We tend to think that academic work is a purely intellectual challenge, but if you’re doing it right, it challenges everything about us — it challenges us to know ourselves and not just the things we study. It sets us tasks we are bound to fail.* Failure, and fear of failure, is not a reason to not try. I suppose this is a roundabout way of continuing the post I wrote a month ago and which has generate some comment. My favorite response came from Tha Notorious TRJ of the Rambler:

 

But where’s the hope? I’m still here, pretty happy, doing what I want (which does not involve a university), no more or less worried about the future than any of my peers. I’d like more time to study (who wouldn’t?), but I’ve not said goodbye to anything. I don’t know if I have a magic formula, or if I’m lucky, or what, but my advice to anyone reading posts like Phil’s (in spite of its excellent advice) who find themselves wracked with doubt is this: decide what it is you want from your PhD, continually remind yourself of that wish, and be prepared to live or die by it. The anxieties that PhD study entails, damaging relationships, health and finances along the way, can be traced back, I believe, to a lack of confidence in why you started out on this path. Hold tight onto that, and none of the rest should frighten you.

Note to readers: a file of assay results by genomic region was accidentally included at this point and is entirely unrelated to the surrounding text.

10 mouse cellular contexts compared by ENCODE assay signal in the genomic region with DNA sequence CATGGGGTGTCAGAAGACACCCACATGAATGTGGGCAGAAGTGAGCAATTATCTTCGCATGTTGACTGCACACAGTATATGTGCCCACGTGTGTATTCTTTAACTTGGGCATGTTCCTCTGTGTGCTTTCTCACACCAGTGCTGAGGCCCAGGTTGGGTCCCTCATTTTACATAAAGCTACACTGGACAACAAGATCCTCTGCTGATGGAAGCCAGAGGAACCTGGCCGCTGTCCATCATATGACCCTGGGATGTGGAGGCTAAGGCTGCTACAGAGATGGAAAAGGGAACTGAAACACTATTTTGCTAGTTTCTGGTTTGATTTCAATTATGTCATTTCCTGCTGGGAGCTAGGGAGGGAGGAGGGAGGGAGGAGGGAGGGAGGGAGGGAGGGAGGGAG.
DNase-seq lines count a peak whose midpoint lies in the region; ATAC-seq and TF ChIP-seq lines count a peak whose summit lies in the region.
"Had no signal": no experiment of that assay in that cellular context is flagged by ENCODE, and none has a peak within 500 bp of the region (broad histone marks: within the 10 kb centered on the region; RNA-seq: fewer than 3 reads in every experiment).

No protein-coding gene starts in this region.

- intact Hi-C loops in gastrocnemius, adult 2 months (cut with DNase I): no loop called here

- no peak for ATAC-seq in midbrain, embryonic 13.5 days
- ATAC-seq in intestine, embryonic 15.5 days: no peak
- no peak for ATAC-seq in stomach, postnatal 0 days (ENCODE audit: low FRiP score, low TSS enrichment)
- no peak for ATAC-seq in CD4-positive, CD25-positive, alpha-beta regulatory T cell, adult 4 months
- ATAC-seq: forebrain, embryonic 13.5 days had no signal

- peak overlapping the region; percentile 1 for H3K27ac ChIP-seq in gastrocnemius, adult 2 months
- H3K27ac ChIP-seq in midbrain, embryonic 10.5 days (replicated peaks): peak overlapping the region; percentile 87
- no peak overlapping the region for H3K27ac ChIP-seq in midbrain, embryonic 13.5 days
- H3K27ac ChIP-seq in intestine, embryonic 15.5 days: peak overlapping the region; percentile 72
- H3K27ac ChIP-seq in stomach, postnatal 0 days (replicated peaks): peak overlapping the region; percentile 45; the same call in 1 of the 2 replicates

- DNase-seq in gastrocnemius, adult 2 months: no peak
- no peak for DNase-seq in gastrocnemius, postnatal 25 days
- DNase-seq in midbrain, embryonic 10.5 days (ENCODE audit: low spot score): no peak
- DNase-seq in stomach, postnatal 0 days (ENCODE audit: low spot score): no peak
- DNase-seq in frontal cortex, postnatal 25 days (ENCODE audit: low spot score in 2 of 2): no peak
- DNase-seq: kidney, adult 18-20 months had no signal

*Recognizing your own ignorance is an endless process. My dissertation looks like a grand monument to ignorance to me now, though I thought it was pretty great the day I finished it.

About Phil Ford

Chairman of the Committee for the Memorial to the Victims of Modernism
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6 Responses to On Ignorance

  1. Paul says:

    Very interesting post, although I’m inclined to disagree with the zero-sum premise. Just because I like X does not mean that I don’t also like Y, even if there is a limit to the quantity and variety of music that we can comprehend in a lifespan. Being interested or investing oneself in a certain type of music is not ignorance but human nature. I’m inclined to believe that “disinterested contemplation” is not possible, but it is surely missing the point: by and large we listen to music because we’re interested in it. Which is exactly why I would ever be inclined to write about it.
    I may be blinded by youthful ignorance, but I do believe that the interest in academia lies in the interaction between the different interests, different beliefs, different biases, etc., that we all rightfully hold. Instead of feigning neutrality, can’t we openly admit what we really think? We will no doubt learn in the process.